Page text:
There’s a lot of great things that are happening. With the labor movement. Just in the last year, we’ve had an incredible conversation around the country about racism, and institutionalized racism. Black Lives Matter has played an important role. We’ve had these incredible developments around marriage equality, and gay and lesbian equality. These are really sea changes in public opinion in a lot of ways. And they harken to possibilities for the future.

Gawker: When it comes to economic inequality, do you feel your party has some special insight on that issue? What would be your (near term) prescription?

JB: There’s a lot of great ideas being put forward that we totally support, and have actually been promoting for many years. Beginning with income redistribution in the country, taxing the wealthy and corporations, eliminating all the corporate welfare subsidies, ending privatization of public services and assets. We support the idea of a financial transactions tax. We’re of course for a massive shifting of the federal budget away from military spending and pouring that money into a massive project to rebuild cities and towns all across the country, a high speed rail system from coast to coast, a transition to a sustainable economy, completely divesting off of coal, and pouring money into healing the environment. Which we feel in the short term will generate millions or tens of millions of new jobs and put people back to work much the way the WPA did. I think one of the missing elements of this campaign—although [Bernie] Sanders talks about it—is a call for a massive public works program that will put literally everybody back to work in one way or another. And I think it’s possible. But it’s only possible with income redistribution in society.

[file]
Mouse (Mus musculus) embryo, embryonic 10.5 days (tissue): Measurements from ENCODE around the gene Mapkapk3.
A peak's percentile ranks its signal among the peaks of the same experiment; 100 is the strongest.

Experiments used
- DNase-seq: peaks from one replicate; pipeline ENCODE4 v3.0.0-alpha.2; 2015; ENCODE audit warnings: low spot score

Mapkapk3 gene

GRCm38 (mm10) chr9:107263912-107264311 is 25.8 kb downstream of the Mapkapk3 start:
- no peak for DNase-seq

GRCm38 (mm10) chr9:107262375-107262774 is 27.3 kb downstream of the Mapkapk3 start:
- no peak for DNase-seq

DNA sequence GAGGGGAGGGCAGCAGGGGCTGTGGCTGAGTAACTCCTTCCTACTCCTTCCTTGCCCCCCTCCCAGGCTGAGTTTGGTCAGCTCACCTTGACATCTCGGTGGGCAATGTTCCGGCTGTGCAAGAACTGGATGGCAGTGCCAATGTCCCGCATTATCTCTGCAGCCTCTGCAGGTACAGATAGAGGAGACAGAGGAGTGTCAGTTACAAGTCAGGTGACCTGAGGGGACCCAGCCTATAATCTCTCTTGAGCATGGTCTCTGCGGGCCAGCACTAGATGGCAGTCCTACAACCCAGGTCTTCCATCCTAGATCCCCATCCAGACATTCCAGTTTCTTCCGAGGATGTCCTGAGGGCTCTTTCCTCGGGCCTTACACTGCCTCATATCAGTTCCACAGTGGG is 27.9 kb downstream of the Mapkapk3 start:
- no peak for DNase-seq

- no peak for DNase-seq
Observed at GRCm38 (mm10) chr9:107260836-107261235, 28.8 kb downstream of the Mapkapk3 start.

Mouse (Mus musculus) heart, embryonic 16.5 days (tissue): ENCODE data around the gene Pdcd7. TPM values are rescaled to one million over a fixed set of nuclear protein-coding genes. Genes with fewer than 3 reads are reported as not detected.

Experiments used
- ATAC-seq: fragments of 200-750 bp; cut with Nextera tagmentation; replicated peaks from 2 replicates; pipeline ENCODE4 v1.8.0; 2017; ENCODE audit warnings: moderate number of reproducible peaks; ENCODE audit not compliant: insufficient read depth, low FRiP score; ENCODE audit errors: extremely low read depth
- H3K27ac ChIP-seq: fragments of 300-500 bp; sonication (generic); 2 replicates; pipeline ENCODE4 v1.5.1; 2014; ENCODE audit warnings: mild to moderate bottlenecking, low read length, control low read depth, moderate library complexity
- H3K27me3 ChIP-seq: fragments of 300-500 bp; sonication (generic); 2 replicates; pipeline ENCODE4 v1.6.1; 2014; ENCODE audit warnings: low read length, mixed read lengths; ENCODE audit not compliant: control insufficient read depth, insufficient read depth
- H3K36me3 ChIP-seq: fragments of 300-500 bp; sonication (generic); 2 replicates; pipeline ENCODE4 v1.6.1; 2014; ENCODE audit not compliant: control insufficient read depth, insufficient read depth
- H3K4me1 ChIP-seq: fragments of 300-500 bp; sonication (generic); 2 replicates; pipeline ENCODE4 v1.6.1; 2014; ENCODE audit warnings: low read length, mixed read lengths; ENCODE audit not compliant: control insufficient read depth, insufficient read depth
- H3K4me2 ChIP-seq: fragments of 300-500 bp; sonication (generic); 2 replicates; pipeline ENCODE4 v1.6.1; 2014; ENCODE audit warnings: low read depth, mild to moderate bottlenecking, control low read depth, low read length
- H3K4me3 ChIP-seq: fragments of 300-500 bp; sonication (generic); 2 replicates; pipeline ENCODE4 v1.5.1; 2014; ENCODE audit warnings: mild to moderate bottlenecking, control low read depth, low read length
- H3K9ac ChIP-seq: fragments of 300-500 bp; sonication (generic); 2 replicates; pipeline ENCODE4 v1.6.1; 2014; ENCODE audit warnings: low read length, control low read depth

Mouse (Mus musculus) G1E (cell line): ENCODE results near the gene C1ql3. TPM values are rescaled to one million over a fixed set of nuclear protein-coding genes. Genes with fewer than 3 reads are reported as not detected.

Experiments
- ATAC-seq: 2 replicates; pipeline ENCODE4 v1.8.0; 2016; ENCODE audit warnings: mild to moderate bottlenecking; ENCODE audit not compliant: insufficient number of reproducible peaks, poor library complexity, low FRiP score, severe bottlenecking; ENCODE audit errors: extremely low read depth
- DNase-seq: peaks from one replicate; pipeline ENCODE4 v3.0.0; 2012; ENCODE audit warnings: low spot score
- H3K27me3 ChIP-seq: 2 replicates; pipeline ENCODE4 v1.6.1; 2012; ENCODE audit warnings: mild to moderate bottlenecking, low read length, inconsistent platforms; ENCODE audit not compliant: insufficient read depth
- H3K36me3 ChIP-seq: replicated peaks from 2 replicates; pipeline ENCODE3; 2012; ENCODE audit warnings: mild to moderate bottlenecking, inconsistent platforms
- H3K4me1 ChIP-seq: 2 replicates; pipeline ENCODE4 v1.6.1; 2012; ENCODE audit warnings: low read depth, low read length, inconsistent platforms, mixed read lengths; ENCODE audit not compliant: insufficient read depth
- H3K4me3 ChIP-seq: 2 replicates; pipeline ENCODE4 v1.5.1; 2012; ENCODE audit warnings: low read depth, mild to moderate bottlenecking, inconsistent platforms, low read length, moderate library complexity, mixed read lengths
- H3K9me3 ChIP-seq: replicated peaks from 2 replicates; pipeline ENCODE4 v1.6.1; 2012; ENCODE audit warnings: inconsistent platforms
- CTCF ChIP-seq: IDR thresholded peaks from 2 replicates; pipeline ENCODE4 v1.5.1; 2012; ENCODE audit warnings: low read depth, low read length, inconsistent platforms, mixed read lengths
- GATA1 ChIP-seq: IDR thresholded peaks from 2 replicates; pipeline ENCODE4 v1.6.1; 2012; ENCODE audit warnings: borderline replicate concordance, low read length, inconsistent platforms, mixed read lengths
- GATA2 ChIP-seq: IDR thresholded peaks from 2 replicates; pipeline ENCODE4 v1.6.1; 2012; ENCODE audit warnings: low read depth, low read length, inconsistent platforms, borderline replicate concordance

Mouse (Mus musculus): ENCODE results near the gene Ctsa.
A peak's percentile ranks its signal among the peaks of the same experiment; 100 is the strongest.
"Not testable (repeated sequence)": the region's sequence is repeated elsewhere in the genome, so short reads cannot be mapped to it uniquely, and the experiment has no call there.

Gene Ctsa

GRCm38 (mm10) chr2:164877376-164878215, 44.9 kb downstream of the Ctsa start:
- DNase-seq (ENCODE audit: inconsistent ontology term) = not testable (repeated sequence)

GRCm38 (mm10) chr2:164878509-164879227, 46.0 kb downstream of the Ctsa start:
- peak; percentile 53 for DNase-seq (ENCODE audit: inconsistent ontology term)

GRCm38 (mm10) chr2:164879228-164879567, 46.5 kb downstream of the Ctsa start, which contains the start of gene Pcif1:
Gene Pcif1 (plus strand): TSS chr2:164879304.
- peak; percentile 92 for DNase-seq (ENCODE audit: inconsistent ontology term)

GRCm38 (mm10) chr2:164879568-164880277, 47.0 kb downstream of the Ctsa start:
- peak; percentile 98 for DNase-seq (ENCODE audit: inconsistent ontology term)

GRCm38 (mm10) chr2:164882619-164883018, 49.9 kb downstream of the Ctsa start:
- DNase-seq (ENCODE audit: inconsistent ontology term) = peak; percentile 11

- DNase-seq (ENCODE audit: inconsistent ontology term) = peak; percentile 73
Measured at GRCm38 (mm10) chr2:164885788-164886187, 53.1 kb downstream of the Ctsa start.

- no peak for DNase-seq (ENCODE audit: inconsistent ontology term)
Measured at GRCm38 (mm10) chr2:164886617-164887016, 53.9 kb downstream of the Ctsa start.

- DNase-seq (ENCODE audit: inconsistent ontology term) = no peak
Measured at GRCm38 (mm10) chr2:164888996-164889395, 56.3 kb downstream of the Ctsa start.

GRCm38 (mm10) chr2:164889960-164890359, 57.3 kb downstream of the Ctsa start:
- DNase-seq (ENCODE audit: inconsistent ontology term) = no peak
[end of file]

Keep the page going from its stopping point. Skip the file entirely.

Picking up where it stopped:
Gawker: The biggest socialist foreign policy story now would be America’s relationship with Cuba. What’s your take on it, and on the Cuban socialist experiment as a whole?